This warning is all well and good for women who are pregnant or planning to get pregnant, but According to the Williams Kherkher website, many women on the drug are not even aware they are pregnant until it is too late. It is definitely much too late for people, mothers and children alike, who are already living with the consequences of these side effects.

If you are one of the unfortunate ones, you may still salvage something from the wreckage. You may be eligible for financial compensation from the manufacturer.

Xarelto Overdose

By on 3-26-2015 in Defective Product Lawsuits, Personal Injury

Blood thinners are a common medication prescribed for individuals that are prone to clotting or suffer from cardiovascular medical conditions. Xarelto, a popular anticoagulant released in 2011 by drug manufacturers Bayer and Johnson & Johnson was originally intended for use after knee or hip replacement surgery. The U.S. Food and Drug Administration then approved the drug to help treat blood clots and atrial fibrillation. According to the website of the lawyers at Williams Kherkher, over 7 million people are currently prescribed Xarelto.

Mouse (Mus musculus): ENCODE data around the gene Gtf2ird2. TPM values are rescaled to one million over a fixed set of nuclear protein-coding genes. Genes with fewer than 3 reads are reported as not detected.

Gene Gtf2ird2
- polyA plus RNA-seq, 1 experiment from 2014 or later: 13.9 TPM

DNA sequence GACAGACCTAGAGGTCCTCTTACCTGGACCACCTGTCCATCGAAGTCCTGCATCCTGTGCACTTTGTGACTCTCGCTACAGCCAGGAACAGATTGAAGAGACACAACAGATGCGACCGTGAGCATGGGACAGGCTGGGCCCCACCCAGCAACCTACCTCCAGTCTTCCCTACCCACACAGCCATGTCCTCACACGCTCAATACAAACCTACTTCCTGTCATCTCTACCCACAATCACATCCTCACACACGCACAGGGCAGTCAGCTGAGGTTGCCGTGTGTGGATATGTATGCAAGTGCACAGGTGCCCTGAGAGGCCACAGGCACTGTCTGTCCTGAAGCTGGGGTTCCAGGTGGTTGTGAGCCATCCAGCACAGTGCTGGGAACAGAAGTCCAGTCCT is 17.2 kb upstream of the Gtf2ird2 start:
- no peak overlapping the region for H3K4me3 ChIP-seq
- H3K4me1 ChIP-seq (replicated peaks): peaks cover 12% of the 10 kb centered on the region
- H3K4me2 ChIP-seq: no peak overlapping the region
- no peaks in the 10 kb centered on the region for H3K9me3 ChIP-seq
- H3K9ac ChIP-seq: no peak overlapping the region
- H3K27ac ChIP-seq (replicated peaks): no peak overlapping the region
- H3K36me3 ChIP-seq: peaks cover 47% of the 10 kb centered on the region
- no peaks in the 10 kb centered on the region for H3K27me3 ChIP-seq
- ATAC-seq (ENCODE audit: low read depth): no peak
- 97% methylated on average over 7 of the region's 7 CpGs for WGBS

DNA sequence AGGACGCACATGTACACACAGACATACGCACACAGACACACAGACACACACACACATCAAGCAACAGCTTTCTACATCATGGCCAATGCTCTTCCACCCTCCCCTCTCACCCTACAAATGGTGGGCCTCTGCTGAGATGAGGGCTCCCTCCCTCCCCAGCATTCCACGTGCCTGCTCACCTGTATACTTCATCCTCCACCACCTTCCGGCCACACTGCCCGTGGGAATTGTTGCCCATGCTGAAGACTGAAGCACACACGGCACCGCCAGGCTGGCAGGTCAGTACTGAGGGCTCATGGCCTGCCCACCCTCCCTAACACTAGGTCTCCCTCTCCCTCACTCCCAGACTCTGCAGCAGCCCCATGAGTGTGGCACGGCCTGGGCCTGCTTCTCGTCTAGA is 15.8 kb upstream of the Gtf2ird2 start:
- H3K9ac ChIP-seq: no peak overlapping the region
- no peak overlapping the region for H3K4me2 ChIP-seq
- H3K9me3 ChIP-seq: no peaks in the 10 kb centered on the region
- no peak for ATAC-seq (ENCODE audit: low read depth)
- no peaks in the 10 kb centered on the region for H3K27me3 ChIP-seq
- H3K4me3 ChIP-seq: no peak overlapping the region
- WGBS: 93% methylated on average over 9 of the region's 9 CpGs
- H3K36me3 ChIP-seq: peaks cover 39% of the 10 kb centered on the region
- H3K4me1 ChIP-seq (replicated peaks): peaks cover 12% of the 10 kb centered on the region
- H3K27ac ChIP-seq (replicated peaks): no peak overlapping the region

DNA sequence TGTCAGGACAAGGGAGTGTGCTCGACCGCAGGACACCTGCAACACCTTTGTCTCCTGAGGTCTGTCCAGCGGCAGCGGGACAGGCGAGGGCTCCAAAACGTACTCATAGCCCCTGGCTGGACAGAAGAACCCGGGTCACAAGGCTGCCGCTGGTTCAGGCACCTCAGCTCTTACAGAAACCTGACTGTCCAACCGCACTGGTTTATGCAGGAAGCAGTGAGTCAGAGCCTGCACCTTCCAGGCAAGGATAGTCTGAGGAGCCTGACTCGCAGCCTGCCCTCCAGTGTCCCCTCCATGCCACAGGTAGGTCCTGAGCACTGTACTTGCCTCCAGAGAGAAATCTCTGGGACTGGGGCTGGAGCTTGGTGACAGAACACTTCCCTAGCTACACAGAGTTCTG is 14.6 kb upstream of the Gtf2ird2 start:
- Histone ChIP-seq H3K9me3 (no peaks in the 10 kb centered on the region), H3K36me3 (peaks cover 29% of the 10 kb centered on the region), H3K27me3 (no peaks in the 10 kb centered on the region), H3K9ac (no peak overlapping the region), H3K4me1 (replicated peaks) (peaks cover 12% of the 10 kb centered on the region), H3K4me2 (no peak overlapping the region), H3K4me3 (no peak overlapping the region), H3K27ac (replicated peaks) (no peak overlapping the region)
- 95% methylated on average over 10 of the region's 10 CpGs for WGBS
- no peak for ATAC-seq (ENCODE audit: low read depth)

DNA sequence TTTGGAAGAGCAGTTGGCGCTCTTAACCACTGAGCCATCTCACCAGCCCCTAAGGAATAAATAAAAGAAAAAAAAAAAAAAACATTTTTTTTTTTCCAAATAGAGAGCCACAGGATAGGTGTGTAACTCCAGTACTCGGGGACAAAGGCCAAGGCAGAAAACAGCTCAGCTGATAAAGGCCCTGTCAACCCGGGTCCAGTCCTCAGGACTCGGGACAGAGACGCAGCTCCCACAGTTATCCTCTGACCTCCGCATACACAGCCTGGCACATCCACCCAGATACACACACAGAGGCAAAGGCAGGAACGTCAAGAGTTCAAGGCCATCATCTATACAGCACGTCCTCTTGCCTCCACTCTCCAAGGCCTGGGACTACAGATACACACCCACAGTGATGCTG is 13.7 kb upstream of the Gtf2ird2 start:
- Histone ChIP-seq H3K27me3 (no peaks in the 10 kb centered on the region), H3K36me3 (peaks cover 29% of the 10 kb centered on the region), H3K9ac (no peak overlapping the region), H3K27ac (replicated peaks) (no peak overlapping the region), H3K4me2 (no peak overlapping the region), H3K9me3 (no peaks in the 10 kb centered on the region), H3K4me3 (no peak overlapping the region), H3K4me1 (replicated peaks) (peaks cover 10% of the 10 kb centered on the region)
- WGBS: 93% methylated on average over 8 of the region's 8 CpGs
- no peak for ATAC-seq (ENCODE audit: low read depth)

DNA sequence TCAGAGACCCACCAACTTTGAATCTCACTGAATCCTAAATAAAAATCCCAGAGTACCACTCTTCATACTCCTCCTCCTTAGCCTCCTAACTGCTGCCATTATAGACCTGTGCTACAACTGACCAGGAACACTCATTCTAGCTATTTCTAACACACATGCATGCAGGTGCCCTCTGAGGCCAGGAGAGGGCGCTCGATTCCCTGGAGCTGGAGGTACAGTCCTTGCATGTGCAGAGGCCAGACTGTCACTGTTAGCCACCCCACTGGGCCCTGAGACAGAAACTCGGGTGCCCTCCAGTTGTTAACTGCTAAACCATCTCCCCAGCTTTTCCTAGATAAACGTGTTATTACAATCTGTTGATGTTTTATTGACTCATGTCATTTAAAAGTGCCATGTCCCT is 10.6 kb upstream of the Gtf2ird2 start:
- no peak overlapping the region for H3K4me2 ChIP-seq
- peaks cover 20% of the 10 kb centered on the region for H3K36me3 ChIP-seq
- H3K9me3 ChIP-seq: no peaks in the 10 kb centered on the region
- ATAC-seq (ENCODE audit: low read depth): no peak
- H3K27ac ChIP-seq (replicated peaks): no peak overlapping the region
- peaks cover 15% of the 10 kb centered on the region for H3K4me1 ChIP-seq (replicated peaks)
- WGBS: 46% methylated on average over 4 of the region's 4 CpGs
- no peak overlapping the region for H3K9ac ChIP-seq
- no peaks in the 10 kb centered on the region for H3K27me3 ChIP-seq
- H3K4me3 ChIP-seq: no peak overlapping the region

Previously, Warfarin was the leading blood thinner on the market. The older drug had been used for more than 50 years at the time of the release of Xarelto. Xarelto presented a simpler option for users as it did not require the constant physicians’ visits and blood work that Warfarin required. While Xarelto did not have the negative attributes of Warfarin, it also did not have some of the positive features of the older drug.

Unlike Warfarin, Xarelto does not have an antidote or reversal agent. Blood thinners, while aiding many Americans in treating their health conditions, also increases the risk of excessive bleeding. The purpose of Xarelto and other anticoagulants is to prevent blood from clotting. If a patient on a blood thinner were to fall and obtain a flesh wound, that injury would be at risk of severe blood loss. Some of these incidents are fatal.

The lack of antidote was not advertised information to the public being prescribed Xarelto. Patients experiencing bleeding events do not have many treatment options. Other blood thinners can use vitamin K or specific reversal agent injections to keep blood loss under control. Xarelto does not have these options and, furthermore, cannot be flushed from the system with dialysis. Patients must wait until the drug is removed from the blood stream naturally.